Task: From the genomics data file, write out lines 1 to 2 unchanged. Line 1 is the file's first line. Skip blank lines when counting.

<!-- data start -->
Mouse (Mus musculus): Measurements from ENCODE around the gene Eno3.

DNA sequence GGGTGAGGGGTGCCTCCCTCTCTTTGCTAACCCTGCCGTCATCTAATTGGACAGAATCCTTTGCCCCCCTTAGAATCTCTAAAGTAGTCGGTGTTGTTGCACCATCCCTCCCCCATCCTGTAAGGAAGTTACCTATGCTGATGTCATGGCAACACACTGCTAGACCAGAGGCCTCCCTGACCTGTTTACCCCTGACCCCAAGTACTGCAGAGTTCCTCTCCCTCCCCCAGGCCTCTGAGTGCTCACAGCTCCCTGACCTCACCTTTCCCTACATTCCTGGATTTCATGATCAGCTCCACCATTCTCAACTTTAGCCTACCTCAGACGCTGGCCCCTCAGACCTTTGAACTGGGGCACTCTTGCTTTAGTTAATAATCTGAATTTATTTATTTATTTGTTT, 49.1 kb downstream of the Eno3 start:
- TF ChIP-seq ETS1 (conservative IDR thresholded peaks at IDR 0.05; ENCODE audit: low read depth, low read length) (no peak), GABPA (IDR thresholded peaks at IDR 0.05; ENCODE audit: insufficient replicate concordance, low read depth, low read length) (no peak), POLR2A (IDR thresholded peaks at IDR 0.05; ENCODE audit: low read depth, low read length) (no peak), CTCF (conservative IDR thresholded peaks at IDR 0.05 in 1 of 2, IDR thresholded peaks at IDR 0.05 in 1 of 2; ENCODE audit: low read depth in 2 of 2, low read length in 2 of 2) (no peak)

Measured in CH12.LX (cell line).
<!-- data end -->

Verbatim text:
Mouse (Mus musculus): Measurements from ENCODE around the gene Eno3.

DNA sequence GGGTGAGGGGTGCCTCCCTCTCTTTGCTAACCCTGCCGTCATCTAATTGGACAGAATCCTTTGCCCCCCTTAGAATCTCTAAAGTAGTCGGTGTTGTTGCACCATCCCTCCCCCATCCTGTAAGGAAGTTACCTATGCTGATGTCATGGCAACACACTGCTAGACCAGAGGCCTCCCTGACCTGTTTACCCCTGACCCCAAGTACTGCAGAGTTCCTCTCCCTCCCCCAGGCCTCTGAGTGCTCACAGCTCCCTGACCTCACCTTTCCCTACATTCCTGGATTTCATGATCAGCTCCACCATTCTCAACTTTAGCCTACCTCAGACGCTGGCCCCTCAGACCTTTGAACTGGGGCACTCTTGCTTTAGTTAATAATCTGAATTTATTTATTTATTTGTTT, 49.1 kb downstream of the Eno3 start: